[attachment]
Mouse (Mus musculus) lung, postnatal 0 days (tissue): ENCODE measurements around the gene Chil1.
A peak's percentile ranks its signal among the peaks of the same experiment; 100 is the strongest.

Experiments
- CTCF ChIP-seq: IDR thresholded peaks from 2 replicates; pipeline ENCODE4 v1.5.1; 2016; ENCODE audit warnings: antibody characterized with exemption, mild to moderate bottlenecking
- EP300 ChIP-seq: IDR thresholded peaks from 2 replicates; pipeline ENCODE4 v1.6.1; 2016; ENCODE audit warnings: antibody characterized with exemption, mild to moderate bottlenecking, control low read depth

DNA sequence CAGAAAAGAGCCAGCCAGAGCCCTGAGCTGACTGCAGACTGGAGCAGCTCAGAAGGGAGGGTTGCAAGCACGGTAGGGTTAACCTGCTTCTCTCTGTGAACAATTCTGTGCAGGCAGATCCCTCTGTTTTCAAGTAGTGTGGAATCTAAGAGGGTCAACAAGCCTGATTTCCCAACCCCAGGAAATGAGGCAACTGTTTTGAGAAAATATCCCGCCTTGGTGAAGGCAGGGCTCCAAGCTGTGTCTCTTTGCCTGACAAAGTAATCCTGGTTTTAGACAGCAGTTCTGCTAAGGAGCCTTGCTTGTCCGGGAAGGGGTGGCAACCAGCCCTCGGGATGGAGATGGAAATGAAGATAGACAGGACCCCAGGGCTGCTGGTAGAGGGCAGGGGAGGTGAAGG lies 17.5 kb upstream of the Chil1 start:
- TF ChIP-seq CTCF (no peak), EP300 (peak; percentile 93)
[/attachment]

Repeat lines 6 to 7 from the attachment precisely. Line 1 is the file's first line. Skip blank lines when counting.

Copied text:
DNA sequence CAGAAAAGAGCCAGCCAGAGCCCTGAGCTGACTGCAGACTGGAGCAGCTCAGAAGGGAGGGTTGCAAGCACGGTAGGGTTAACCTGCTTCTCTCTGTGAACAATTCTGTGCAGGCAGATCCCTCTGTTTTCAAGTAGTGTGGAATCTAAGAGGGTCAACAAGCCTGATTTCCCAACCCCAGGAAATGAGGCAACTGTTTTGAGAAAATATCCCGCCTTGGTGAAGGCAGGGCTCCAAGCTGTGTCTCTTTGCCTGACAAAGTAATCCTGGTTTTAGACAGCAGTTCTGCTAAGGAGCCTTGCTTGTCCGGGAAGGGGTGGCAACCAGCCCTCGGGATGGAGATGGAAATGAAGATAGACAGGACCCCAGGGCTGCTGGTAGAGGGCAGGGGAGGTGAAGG lies 17.5 kb upstream of the Chil1 start:
- TF ChIP-seq CTCF (no peak), EP300 (peak; percentile 93)